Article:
WB-RC developing plan to get Rose City Elementary off priority school list
Plan forces district to replace Principal Jill Retherford
ROSE CITY — The West Branch-Rose City school district has four years to turn around academic performance at Rose City Elementary, and during the school board’s Aug. 20 meeting the turnaround plan began to take shape.
West Branch-Rose City Superintendent Dan Cwayna said Rose City is listed as a priority school by the Michigan Department of Education.
He said these schools have not performed as well as the state would like for several years in regards to making adequate yearly progress, improving MEAP scores and closing the discrepancy between the top 30 percent and bottom 30 percent of students in the school.
A slideshow presented by WB-RC Curriculum Director Lorri Brunner during the Aug. 20 board meeting said that priority schools are in the bottom 5 percent of Michigan’s Top-To-Bottom list of schools.
Brunner said the district had to select one of four methods approved by the state to turn the school around academically. The four choices were closing the elementary; restarting, which means closing and reopening as a charter school; transformation, which requires the school to replace its principal and follow 11 steps to improve; and turnaround, which is similar to transformation, but also says the school must replace 50 percent of its staff.
WB-RC selected the transformation model, as the district has already implemented several of the requirements, Cwayna said.
Requirements in the transformation model are replacing the principal, using a rigorous evaluation system for teachers and principals based on student data as a factor, identifying and rewarding school leaders who increase student achievement and removing those who do not, providing high-quality, job-embedded professional development, implementing financial incentives or career growth opportunities, using data to implement and identify instructional programs, promoting continuous use of student data to inform and differentiate instruction, creating schedules that increase learning time, providing for family and community engagement, giving the school sufficient operating flexibility and ensuring technical assistance.
The district has to submit its redesign plan to the Michigan Department of Education by Oct. 19.
The issue of requesting a waiver on one or more of the requirements was raised during the meeting. Cwayna said the district can request a waiver, but if it is approved by the state of Michigan, WB-RC could lose all of its federal funds through Title I and Title II.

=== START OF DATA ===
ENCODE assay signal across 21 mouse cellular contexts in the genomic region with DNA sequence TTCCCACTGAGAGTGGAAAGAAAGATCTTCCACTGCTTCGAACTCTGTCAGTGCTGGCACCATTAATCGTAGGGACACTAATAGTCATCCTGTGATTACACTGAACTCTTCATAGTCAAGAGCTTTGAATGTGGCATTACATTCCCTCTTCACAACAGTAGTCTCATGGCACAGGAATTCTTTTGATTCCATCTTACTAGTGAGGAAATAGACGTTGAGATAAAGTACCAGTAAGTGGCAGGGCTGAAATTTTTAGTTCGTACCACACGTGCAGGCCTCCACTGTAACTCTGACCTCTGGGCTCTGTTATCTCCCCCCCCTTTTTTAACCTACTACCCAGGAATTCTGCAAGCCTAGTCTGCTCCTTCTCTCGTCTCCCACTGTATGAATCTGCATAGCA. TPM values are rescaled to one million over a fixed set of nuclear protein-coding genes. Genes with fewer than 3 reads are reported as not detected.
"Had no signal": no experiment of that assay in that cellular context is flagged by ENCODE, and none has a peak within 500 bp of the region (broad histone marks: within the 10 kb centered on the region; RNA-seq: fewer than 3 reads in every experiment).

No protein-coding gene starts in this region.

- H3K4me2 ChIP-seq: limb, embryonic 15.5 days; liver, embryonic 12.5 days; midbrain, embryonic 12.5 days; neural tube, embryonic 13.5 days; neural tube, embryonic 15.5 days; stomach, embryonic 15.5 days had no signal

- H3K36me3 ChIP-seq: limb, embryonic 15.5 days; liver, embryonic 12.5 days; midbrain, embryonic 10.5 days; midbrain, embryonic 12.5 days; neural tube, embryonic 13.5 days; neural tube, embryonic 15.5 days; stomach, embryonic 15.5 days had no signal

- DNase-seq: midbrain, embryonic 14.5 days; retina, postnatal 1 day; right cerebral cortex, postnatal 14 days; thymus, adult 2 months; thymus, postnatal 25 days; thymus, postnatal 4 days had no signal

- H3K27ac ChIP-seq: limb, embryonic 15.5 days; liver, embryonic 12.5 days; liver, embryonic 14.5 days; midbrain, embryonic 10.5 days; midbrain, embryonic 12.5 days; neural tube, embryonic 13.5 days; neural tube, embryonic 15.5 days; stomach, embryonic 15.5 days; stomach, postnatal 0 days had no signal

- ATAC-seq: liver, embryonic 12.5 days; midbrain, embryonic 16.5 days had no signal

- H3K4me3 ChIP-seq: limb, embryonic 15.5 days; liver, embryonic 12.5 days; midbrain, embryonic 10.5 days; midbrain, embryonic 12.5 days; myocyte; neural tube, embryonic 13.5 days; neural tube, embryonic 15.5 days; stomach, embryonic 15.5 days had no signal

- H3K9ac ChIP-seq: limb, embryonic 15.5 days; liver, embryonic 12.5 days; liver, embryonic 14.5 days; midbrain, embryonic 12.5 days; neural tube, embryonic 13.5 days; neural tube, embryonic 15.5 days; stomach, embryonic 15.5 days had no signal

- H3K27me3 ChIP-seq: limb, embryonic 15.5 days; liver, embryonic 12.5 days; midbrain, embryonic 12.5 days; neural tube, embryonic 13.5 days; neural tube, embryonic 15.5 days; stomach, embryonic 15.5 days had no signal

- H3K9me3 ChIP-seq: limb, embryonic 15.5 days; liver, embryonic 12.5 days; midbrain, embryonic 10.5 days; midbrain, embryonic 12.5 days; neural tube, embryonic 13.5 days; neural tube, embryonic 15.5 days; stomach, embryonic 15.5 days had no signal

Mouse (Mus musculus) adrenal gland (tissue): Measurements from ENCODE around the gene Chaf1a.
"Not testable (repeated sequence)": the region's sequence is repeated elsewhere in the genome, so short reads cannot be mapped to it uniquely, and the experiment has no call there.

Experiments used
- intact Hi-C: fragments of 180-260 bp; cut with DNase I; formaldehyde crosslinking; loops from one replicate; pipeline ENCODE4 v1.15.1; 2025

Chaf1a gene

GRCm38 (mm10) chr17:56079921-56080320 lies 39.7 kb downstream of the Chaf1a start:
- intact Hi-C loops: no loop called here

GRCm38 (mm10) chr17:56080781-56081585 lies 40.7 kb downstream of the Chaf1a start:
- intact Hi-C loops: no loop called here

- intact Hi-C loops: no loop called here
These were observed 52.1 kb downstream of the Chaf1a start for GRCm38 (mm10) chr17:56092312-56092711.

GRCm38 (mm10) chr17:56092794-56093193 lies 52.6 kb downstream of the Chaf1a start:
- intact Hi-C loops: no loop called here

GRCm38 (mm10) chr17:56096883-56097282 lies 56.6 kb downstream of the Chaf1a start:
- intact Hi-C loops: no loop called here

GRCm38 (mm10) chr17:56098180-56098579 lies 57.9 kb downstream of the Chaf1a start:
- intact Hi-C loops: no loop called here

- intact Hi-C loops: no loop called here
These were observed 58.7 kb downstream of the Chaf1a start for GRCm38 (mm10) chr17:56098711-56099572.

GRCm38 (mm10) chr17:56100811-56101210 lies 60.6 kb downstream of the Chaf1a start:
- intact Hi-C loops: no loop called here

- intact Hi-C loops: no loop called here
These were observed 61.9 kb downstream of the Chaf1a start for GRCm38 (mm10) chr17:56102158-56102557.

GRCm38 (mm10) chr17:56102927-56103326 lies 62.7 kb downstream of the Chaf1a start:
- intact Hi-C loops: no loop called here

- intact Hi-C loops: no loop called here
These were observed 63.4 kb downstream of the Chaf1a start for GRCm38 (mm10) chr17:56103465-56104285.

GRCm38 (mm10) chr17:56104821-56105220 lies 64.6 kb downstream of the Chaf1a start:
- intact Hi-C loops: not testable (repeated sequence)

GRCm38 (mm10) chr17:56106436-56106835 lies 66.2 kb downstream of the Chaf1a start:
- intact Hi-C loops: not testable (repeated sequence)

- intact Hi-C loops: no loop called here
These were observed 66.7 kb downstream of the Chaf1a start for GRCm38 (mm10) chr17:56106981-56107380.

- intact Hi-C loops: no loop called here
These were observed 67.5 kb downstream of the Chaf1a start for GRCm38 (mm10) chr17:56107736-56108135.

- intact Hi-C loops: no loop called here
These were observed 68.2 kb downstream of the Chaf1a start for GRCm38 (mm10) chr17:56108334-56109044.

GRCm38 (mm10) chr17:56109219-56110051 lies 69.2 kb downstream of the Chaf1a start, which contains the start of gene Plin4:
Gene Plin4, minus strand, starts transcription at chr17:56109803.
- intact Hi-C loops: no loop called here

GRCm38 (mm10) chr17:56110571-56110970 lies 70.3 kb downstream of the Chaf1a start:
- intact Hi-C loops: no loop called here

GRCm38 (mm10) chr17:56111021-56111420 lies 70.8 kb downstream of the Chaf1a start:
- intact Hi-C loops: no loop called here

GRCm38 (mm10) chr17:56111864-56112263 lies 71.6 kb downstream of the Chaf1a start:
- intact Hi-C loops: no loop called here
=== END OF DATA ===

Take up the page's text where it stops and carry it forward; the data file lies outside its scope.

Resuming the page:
Cathy Zimmerman, a community member in attendance, said she felt it was not fair that Rose City Elementary Principal Jill Retherford had to bear the brunt of the punishment for the low achievement rate.
“There seems to be something that we can do to fight for her,” she said.
Retherford said a waiver on her job, or any other requirement in the transformation model, would cause a big hit to the school’s budget.
“Any waiver you’re asking about is going to take away $700,000, $800,000,” she said.
School board member Patricia Beasley said Retherford being replaced or moved elsewhere in the district could cause more students to leave Rose City Elementary.
“I can see that causing more kids to leave to go to Surline,” she said.
Cwayna said six students’ parents had said they were interested in their children leaving Rose City for Surline, but added it was mostly out of convenience, not an issue with the school. He said more students leaving Rose City for Surline would most likely make it more difficult to raise test scores at Rose City.
Brunner said the state is giving the school four years to turn around its test scores. The four-year window begins in 2012-13, when the district must approve its plan. In 2013-14, and the following years, it must implement its plan, which includes replacing the principal, Brunner said.
During that period, she said the district has to set aside 20 percent of its Title I funds, or $114,600, for transportation for transferring students; and 10 percent of Rose City’s Title I funds, or approximately $12,000 needs to be set aside for professional development.
Brunner added that any funds not used for transportation can not be rolled into the general fund.
“If we don’t need it for transportation, it goes into professional development,” she said.
Two meetings were held at Rose City Elementary Aug. 16 in regards to the MDE listing the school as a priority school, and students possibly transferring to Surline, a non-priority school.
“We have to offer the parents of those K-4 students the option to go to a non-priority school,” Cwayna said.
He said about 20 parents attended the first meeting, held Aug. 16 at 2 p.m., and 19 were at the second meeting at 6 p.m. the same day.
“We explained the purpose of the meetings, explained the whole priority school procedure and then opened it up to questions anyone might have,” he said.
According to Cwayna, most of the parents’ questions were not about transferring to Surline, but about how the district is trying to turn things around at Rose City Elementary.
“The majority of the people were asking questions about what we’re doing in Rose City to improve our test scores,” he said.
Several meetings and committees will be looking at school reform for Rose City, Cwayna said. Letters were sent to parents during the week of Aug. 5-11 informing parents of the meetings, he said.
Parents of Rose City Elementary students have to decide whether their children will transfer by Aug. 27, Cwayna said.